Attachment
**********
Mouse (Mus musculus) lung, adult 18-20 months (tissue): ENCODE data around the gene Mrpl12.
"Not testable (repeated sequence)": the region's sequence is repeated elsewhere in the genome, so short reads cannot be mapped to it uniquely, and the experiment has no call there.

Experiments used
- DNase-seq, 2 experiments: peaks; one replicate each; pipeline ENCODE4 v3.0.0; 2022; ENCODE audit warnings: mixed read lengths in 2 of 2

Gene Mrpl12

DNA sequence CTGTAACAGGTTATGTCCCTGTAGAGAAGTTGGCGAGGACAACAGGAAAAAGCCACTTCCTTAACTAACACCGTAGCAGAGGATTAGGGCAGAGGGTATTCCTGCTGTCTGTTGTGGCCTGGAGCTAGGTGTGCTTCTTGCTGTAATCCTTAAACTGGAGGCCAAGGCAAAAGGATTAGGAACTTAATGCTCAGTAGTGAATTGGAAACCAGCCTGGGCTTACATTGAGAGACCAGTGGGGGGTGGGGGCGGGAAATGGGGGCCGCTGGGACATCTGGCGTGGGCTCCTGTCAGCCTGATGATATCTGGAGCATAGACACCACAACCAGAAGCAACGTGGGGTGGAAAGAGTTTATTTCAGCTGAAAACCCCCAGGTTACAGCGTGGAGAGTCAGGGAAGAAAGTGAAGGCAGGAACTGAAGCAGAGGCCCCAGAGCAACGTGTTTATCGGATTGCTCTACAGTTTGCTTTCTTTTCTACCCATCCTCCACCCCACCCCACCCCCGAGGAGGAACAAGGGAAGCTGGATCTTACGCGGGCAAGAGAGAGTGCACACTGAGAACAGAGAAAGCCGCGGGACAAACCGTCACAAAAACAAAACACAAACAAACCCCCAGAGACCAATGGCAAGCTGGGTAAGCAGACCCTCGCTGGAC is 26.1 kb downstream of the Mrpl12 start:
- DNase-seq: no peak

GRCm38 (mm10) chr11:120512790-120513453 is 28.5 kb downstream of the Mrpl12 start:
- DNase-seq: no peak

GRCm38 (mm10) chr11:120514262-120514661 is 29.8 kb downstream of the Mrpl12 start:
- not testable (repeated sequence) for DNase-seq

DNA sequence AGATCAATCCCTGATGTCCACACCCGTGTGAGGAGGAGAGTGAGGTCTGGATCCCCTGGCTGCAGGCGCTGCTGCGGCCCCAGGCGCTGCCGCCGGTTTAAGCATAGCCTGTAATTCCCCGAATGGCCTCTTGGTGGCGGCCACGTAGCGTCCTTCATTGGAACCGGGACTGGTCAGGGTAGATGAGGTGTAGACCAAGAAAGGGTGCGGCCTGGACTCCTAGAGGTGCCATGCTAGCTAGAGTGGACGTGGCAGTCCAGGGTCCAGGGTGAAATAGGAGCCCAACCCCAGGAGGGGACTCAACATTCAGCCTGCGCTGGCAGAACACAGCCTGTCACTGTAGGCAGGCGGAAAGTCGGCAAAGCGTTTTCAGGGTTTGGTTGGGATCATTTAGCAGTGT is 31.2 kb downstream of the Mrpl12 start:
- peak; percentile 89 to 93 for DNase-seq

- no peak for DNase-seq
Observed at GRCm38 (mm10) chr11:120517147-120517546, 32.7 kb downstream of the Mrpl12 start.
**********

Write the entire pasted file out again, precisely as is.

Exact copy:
Mouse (Mus musculus) lung, adult 18-20 months (tissue): ENCODE data around the gene Mrpl12.
"Not testable (repeated sequence)": the region's sequence is repeated elsewhere in the genome, so short reads cannot be mapped to it uniquely, and the experiment has no call there.

Experiments used
- DNase-seq, 2 experiments: peaks; one replicate each; pipeline ENCODE4 v3.0.0; 2022; ENCODE audit warnings: mixed read lengths in 2 of 2

Gene Mrpl12

DNA sequence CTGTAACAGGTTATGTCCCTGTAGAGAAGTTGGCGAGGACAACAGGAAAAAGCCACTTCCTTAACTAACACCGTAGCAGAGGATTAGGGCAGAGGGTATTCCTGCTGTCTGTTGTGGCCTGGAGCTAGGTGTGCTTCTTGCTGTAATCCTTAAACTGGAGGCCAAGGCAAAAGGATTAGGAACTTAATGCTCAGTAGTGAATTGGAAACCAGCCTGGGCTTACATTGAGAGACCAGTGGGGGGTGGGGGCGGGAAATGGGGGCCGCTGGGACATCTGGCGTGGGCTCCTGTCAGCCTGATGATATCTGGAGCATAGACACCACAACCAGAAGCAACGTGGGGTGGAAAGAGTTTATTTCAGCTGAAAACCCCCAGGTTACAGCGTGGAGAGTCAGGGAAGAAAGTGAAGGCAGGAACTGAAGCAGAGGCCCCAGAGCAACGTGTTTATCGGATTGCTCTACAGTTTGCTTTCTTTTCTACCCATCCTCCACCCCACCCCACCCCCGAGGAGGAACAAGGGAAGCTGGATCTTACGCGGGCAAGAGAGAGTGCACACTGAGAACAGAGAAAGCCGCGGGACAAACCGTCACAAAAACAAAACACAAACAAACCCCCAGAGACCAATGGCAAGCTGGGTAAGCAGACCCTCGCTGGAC is 26.1 kb downstream of the Mrpl12 start:
- DNase-seq: no peak

GRCm38 (mm10) chr11:120512790-120513453 is 28.5 kb downstream of the Mrpl12 start:
- DNase-seq: no peak

GRCm38 (mm10) chr11:120514262-120514661 is 29.8 kb downstream of the Mrpl12 start:
- not testable (repeated sequence) for DNase-seq

DNA sequence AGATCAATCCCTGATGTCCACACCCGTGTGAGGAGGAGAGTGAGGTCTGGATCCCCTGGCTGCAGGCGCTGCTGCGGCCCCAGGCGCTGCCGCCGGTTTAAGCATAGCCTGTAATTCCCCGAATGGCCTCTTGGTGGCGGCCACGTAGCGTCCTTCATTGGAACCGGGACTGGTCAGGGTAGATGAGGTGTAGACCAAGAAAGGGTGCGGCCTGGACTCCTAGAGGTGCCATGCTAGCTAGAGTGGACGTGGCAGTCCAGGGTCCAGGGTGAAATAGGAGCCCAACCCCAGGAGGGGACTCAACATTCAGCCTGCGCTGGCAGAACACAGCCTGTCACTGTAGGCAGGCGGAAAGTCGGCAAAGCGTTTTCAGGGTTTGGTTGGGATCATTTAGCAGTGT is 31.2 kb downstream of the Mrpl12 start:
- peak; percentile 89 to 93 for DNase-seq

- no peak for DNase-seq
Observed at GRCm38 (mm10) chr11:120517147-120517546, 32.7 kb downstream of the Mrpl12 start.